Russia may ban US social media platforms

Russia may ban US social media platforms

sound Russia wants to block US social media platforms Foot Representatives in the Russian parliament on Thursday passed a bill that, if passed, would allow the government to restrict access to these platforms.

It is believed that Social media platforms America discriminates against the Russian media.

The drafters, mostly from the ruling United Russia party, said they had received complaints from local outlets, such as Russia Today, RIA Novosti and Crimea 24, about Twitter, Facebook and YouTube suspending or rating the accounts.

In August, the Twitter platform began classifying the accounts of several Russian media outlets as state media, along with the accounts of senior Russian media employees and some key government officials, a move that Russia condemned at the time.

A memorandum attached to the document stated that the urgent need to adopt the bill is due to numerous cases of unjustified restrictions on Russian citizens’ access to information in the Russian media through some Internet resources, including those registered outside Russia.

In order for the bill to enter into force, it first needs the approval of the legislators in the State Duma, that is, the lower house of the Russian Parliament, before it is approved in the upper house of parliament and signed by the president (Vladimir Putin).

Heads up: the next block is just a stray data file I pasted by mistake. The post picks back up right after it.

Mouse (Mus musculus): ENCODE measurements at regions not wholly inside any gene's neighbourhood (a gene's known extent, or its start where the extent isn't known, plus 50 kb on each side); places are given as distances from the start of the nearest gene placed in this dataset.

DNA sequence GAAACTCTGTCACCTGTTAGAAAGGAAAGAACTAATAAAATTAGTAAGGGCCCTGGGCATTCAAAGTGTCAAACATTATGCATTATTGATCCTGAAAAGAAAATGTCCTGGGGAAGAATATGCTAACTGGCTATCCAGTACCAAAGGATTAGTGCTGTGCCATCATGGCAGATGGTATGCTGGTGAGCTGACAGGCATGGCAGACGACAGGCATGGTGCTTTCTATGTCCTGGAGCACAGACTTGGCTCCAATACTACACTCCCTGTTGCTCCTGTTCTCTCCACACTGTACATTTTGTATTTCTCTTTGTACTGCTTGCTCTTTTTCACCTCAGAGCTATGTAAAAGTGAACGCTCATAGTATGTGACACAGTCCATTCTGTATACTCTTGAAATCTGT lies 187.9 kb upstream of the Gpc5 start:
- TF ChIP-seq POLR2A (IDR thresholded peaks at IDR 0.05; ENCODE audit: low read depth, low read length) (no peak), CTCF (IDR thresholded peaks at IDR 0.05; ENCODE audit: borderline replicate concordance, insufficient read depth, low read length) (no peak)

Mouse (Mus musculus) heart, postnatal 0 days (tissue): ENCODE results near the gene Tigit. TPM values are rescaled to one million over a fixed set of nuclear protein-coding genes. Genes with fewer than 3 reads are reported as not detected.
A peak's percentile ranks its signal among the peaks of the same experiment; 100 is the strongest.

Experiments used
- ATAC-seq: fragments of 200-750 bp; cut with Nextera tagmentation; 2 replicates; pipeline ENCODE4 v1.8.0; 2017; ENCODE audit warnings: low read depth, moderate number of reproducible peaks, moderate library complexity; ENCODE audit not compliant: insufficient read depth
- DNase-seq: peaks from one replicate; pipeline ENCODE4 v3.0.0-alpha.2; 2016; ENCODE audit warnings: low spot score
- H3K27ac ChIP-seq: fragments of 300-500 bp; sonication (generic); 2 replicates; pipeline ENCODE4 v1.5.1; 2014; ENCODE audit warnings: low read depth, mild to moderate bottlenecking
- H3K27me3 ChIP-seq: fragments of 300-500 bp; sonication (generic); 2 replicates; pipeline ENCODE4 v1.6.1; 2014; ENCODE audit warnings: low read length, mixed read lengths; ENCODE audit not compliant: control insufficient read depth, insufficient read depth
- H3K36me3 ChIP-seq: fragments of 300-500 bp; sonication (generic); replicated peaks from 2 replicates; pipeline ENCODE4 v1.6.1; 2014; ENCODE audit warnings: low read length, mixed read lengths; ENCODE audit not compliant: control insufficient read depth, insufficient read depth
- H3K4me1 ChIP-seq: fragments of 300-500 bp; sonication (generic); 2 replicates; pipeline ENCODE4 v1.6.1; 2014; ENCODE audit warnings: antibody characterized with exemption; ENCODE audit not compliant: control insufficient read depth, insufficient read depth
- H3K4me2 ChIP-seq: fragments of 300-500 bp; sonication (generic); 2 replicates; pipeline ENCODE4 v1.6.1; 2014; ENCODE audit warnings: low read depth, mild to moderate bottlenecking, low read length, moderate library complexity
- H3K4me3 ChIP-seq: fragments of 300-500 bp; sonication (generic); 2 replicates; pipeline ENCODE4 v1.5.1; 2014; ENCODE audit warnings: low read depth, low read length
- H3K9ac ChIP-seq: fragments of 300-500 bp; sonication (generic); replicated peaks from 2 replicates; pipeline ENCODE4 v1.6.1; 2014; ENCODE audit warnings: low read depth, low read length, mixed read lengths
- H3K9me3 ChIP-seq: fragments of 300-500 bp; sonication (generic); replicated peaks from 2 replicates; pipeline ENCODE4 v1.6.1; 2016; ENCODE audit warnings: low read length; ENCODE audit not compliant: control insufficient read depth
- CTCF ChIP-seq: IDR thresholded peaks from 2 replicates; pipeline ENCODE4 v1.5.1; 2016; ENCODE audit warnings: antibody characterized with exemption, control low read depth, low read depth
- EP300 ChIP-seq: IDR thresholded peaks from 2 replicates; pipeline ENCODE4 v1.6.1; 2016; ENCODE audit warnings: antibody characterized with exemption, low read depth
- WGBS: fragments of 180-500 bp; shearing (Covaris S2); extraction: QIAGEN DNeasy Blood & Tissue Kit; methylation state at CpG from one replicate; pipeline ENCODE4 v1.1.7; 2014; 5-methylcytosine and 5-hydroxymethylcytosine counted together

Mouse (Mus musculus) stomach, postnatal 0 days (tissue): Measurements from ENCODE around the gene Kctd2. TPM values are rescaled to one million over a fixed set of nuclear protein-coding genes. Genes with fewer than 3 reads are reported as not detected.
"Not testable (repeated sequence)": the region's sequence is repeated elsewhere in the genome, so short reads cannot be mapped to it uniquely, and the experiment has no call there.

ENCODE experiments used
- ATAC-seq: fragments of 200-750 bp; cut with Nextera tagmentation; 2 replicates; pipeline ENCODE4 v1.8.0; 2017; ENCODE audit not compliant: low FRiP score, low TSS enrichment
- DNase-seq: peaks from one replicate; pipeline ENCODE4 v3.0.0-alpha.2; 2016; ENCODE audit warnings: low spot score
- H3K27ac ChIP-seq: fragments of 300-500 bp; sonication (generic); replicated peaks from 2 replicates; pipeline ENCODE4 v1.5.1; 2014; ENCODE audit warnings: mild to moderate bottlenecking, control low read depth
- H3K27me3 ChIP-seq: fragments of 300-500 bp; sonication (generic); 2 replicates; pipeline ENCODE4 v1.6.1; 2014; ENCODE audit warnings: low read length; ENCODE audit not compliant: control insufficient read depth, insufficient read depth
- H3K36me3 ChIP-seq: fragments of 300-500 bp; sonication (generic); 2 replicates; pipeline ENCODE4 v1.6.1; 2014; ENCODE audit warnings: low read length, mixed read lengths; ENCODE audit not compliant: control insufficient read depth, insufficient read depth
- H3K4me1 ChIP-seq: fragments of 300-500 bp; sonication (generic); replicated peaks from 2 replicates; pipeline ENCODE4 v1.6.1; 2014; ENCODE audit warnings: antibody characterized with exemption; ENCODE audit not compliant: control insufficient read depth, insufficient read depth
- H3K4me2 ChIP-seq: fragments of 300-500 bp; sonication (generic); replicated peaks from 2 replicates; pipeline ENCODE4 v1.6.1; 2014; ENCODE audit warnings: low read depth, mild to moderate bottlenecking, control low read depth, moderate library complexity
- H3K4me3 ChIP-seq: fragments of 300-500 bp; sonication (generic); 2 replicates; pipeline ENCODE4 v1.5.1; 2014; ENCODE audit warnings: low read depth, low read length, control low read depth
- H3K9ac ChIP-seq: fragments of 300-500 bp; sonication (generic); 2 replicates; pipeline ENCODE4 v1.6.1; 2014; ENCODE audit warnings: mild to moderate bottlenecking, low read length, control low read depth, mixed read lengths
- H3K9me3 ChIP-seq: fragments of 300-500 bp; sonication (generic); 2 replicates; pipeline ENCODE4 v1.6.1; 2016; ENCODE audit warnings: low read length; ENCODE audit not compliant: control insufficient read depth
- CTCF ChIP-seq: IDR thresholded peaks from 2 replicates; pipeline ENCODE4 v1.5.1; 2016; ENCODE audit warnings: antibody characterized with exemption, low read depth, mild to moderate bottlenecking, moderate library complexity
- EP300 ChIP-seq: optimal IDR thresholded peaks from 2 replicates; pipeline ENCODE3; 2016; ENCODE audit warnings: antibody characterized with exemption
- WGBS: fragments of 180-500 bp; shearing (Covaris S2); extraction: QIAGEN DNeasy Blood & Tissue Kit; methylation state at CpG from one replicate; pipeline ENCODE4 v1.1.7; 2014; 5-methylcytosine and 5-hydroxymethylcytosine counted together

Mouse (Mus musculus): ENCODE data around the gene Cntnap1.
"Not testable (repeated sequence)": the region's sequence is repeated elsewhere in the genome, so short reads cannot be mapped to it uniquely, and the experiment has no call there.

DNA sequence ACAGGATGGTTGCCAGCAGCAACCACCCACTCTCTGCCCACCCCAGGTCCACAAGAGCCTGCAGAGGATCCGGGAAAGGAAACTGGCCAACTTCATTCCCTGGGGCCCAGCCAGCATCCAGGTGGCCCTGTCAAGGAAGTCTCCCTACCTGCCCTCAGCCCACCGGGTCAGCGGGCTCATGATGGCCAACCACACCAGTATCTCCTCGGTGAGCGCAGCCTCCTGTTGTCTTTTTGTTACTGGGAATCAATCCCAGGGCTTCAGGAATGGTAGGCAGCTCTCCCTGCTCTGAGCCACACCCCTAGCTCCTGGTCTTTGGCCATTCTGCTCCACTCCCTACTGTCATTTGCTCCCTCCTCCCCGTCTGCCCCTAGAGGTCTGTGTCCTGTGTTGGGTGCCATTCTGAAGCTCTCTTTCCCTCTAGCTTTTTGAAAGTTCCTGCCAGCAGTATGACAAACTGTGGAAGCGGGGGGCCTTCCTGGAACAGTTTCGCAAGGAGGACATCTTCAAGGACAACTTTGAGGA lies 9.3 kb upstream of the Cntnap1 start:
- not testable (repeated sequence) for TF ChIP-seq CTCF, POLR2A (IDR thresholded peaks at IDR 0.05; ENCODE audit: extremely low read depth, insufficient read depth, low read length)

According to the draft, the Russian Attorney General and the Ministry of Foreign Affairs identify platforms that restrict access to socially important information on the basis of nationality or language or in connection with the imposition of sanctions on Russia or its citizens.

The draft said: The agency (Roskomnadzor) Roskomnadzor, the control of communications, then enjoys the power to block those platforms in whole or in part.

Russia has long sought to increase control over internet use within its territory, and the Federal Security Service (FSB) has ordered some of the country’s major internet companies to give them continuous access to their systems, according to February reports.

Russia banned a Microsoft-owned platform, LinkedIn, a professional networking platform, after a court found that it had violated a database, which was passed in in 2015, which requires storing all data about Russian citizens in the country.

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